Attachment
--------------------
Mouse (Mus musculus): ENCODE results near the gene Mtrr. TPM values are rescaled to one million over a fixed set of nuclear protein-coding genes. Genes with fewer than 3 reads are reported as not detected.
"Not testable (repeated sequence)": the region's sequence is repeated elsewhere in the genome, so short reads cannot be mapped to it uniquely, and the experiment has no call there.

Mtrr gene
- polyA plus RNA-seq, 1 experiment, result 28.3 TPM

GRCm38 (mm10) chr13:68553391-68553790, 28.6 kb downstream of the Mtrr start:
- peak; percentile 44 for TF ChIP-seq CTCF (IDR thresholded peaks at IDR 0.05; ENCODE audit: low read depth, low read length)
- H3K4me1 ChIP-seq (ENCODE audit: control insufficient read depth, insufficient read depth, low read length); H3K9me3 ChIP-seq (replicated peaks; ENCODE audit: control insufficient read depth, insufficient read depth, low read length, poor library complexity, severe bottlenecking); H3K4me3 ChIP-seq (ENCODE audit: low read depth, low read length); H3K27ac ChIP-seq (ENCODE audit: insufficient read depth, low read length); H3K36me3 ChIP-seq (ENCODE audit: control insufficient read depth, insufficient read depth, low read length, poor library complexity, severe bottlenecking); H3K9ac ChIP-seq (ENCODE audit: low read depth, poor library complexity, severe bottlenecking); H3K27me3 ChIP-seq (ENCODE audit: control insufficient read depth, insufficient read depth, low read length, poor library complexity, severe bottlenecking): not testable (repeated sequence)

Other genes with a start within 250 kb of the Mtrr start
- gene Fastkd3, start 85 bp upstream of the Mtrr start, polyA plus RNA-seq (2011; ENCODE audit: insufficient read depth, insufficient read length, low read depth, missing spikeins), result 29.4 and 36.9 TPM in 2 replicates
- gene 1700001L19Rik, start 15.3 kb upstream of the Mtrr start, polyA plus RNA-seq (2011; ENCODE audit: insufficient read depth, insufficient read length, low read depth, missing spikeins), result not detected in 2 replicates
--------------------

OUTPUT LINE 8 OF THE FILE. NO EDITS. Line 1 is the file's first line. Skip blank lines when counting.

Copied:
Other genes with a start within 250 kb of the Mtrr start